Forever Evil: Rogues Rebellion 1
Brian Buccellato, Patrick Zircher, Scott Hepburn
Forever Evil Crossover
Spoiler alert! You have been warned!
The day has finally arrived. I will officially eat my own words. I have been fairly critical of writer Brian Buccellato’s work on The Flash (since the beginning of the New 52, to be quite honest) in the past. At first, I attributed it to not being on the right book. After all, I had nothing to compare his writing with, not having read anything else by him in the past before his arrival at DC Comics. But I’ve figured it out. The main reason I wasn’t into the adventures of Barry Allen had nothing to do with the artwork (almost always consistently good), nor was it the action (almost always consistently present). No. The fact of the matter is quite simple, I’m just sad that I didn’t realize it until reading this book. I don’t like Barry Allen. At all. In fact, I hate him. He’s boring. And the only interesting thing he’s ever done was cause Flashpoint, which broke (literally) everything I ever loved and cared about in the DC Universe. Which, in turn, made me hate him even more. So Buccellato and company had the odds against them from day one. I can admit that. And now that the Flash himself is missing (and presumed dead), he and artists Patrick Zircher and Scott Hepburn can truly shine at doing what they do best: Spotlighting just how much the world of the Flash doesn’t have to suck.
Which they accomplish almost flawlessly in this premiere issue. The Rogues have basically said “go screw yourselves” to both the Secret Society and their leaders, the Crime Syndicate. They have no interest in being heroes, no, but they are certainly not going to identify themselves as villains. That’s what makes them so damn interesting. They’re like, dare I say it, real people. They care about their own. They protect their own. And when they return to Central City, only to find it destroyed, they actually do something that just about everyone would do if they were in their situation: They free the cops and start on their path to restore order.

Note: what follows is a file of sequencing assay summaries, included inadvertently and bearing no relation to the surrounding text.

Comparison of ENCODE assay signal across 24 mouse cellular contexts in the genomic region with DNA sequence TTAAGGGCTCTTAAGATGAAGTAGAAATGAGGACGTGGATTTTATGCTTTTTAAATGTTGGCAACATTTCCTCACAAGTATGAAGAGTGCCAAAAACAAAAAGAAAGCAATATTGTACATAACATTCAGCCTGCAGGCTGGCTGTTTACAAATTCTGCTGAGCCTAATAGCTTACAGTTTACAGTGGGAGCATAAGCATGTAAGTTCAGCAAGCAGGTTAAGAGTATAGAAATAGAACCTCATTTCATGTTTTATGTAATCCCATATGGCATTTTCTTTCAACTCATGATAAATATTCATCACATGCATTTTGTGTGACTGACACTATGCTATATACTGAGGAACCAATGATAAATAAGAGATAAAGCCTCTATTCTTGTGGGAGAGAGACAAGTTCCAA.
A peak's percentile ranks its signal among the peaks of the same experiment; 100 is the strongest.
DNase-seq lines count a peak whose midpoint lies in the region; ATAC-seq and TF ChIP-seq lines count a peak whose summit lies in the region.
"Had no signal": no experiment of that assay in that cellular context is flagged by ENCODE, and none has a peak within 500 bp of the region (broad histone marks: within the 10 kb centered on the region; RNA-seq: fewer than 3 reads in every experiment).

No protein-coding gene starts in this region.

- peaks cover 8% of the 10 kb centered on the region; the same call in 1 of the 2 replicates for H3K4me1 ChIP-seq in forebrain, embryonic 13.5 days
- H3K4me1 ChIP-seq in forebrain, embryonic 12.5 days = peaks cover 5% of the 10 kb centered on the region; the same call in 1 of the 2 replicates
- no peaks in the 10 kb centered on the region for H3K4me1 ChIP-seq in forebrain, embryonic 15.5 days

Perhaps the biggest strength of this issue is the pacing. It never once feels rushed or pieced together. And even though the artist change occurs at a crucial and arguably distracting point in the story, both artists are masters of their craft and work very well alongside Buccellato as a creative team. Captain Cold’s dialogue (among the rest of the teammates’, for that matter) never once feels forced or unrealistic. People actually talk like that. I love reading comics that feel like they could actually happen in my world. The real world. Needless to say, I cannot recommend this book high enough. Especially if you haven’t been a fan of the recent run on the Flash. There’s no more Barry (for now), so the Rogues have come out to play and have officially taken center stage. Right where they belong. I can’t wait to see the return of Gorilla Grodd, perhaps even the Reverse-Flash, and dare I say it, the impeding Rogue War when the team heads to Gotham City. This is definitely one of the books to watch right now. DC is living up to the title blockbuster with this event for sure. And I, for one, am glad to see that the charge is being led by a book that I had very little faith in liking and ended up loving.
My Rating: 4.5/5